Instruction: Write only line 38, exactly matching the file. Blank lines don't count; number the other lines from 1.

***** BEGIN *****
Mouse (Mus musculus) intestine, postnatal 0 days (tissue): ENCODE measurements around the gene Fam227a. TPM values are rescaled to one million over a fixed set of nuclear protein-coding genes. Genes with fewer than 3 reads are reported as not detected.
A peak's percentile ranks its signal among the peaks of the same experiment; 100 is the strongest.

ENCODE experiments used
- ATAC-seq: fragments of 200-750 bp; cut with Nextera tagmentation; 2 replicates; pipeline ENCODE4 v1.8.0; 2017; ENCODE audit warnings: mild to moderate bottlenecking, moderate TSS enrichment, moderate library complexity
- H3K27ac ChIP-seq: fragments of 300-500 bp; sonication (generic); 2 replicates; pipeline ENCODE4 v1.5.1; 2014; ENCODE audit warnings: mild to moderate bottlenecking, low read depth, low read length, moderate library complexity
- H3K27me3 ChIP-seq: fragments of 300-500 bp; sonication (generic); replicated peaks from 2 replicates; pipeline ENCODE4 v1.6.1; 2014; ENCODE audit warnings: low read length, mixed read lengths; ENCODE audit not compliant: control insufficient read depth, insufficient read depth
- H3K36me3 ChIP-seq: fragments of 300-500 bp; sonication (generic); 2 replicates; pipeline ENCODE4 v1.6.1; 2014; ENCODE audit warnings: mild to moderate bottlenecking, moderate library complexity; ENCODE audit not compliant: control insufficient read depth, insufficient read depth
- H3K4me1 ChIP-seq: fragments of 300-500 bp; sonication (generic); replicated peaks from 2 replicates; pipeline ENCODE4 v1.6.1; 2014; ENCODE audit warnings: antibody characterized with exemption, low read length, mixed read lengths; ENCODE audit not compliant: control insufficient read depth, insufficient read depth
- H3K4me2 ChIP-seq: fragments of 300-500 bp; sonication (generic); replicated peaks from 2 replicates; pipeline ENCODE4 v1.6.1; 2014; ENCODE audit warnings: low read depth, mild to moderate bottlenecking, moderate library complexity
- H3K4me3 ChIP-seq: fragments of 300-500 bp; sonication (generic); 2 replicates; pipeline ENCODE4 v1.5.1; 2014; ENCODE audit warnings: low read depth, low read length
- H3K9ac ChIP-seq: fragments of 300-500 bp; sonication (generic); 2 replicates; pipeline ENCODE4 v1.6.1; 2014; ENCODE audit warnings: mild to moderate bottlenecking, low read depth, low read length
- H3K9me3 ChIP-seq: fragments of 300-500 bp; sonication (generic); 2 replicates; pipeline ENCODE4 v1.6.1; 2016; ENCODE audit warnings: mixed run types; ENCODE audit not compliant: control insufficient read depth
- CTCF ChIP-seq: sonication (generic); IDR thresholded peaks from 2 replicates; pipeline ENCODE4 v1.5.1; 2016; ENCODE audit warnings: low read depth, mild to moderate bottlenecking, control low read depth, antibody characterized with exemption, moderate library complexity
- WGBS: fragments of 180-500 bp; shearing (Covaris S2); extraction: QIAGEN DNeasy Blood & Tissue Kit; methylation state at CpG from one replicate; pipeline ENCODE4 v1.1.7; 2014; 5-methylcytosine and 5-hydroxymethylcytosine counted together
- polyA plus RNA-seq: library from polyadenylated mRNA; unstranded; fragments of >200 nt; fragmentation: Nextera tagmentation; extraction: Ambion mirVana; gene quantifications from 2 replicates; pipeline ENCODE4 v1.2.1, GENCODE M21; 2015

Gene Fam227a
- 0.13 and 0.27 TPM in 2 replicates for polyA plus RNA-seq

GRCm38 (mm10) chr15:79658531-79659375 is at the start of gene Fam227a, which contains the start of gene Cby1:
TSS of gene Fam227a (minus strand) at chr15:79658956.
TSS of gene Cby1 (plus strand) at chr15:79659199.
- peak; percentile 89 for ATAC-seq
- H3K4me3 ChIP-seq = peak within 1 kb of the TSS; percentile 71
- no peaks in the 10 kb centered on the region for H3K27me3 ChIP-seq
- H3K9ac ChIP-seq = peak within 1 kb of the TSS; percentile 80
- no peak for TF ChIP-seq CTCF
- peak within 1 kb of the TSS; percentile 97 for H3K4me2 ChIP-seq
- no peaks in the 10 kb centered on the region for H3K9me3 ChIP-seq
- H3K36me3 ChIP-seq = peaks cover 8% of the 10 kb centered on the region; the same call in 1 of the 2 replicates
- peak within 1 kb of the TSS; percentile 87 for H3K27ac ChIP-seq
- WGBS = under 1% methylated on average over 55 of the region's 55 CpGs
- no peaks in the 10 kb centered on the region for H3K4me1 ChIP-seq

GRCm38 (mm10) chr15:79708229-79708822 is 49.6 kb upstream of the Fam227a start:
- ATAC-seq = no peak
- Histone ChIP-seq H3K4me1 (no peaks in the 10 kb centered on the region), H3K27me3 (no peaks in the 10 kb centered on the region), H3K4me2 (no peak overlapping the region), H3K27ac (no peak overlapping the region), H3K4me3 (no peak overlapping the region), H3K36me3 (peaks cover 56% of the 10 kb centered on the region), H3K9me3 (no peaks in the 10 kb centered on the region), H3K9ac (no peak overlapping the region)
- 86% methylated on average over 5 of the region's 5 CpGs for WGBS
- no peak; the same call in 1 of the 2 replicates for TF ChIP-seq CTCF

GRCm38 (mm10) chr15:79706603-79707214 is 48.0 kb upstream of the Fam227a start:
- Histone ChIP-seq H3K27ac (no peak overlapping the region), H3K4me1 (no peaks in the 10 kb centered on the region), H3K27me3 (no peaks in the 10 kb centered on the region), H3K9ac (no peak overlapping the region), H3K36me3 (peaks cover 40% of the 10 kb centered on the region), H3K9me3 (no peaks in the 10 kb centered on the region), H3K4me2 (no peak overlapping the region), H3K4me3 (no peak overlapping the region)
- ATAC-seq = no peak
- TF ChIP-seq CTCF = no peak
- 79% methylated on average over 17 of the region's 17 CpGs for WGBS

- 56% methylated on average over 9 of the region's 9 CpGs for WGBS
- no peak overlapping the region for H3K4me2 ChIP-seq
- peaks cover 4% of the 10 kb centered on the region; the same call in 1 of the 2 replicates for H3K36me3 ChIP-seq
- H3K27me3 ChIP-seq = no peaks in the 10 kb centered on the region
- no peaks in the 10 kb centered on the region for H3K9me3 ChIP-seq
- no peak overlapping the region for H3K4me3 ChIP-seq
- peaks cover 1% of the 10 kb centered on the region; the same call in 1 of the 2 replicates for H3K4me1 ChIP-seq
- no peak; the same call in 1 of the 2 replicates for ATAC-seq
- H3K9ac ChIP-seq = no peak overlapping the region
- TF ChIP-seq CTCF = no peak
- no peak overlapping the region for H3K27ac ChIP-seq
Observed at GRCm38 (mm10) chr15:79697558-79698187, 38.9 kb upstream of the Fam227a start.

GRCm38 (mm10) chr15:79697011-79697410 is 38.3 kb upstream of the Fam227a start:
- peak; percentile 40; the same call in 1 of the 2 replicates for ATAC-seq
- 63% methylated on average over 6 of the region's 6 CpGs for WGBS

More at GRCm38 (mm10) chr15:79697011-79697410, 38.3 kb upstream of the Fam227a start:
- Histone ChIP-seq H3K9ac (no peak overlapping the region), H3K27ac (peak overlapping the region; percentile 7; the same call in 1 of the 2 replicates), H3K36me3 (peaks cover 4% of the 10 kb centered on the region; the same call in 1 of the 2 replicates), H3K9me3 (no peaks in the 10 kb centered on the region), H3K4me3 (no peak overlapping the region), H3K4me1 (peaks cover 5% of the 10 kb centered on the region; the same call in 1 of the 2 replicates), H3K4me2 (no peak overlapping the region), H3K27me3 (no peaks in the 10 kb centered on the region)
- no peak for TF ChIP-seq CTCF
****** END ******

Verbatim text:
- Histone ChIP-seq H3K27ac (no peak overlapping the region), H3K4me1 (no peaks in the 10 kb centered on the region), H3K27me3 (no peaks in the 10 kb centered on the region), H3K9ac (no peak overlapping the region), H3K36me3 (peaks cover 40% of the 10 kb centered on the region), H3K9me3 (no peaks in the 10 kb centered on the region), H3K4me2 (no peak overlapping the region), H3K4me3 (no peak overlapping the region)